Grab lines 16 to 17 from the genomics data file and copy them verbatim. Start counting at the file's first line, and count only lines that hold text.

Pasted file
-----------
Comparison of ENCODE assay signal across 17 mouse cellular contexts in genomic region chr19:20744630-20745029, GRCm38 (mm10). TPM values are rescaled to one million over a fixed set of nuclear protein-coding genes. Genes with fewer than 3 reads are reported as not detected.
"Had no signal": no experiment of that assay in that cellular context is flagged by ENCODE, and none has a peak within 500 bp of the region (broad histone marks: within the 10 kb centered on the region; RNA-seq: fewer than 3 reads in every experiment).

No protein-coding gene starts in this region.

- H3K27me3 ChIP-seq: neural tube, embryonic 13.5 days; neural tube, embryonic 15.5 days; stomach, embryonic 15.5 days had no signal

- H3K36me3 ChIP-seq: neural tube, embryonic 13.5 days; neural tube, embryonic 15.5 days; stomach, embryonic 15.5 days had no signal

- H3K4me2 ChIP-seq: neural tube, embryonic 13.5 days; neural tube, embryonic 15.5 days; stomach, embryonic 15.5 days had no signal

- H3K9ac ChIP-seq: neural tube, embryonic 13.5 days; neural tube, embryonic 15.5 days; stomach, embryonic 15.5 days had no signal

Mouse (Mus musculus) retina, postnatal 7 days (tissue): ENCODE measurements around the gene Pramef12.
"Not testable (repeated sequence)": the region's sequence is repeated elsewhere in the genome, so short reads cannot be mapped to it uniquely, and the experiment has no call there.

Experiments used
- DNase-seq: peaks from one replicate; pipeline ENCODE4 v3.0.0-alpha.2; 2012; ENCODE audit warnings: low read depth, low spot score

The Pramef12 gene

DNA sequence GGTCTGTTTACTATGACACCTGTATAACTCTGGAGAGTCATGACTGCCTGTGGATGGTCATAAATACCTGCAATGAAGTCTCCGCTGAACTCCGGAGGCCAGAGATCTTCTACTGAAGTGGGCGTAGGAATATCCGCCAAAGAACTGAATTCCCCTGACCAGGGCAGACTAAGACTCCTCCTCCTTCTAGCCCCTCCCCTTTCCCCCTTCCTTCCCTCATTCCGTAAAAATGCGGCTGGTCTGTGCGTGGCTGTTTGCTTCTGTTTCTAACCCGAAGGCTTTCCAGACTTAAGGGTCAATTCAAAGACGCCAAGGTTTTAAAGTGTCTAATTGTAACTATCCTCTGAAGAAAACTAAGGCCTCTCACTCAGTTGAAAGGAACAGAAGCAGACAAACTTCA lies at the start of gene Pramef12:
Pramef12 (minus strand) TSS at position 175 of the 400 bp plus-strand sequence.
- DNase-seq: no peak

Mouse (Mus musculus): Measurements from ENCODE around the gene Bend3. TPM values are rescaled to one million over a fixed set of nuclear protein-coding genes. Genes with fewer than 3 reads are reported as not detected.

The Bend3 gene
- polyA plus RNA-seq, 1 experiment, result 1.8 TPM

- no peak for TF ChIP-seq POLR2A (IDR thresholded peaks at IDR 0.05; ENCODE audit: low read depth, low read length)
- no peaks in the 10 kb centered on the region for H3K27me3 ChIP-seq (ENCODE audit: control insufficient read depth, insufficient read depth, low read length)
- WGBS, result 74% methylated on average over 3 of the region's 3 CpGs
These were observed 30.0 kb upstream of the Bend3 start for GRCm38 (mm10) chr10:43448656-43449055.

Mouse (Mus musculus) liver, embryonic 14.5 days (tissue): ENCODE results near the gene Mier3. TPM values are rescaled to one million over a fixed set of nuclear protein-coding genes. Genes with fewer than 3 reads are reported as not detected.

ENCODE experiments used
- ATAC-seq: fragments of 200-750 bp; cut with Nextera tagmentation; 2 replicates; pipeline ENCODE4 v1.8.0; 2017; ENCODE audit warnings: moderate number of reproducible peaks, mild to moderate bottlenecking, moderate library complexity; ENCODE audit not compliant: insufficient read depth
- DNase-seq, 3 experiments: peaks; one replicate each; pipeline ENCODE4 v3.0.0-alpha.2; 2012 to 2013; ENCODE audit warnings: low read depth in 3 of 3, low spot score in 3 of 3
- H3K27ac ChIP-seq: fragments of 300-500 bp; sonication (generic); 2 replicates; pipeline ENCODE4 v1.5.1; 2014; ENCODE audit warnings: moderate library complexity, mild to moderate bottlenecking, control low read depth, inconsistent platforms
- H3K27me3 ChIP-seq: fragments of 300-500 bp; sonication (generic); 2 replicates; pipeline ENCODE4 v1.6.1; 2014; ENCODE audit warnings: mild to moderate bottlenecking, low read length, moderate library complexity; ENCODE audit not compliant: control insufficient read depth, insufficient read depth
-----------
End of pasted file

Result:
Mouse (Mus musculus): Measurements from ENCODE around the gene Bend3. TPM values are rescaled to one million over a fixed set of nuclear protein-coding genes. Genes with fewer than 3 reads are reported as not detected.

The Bend3 gene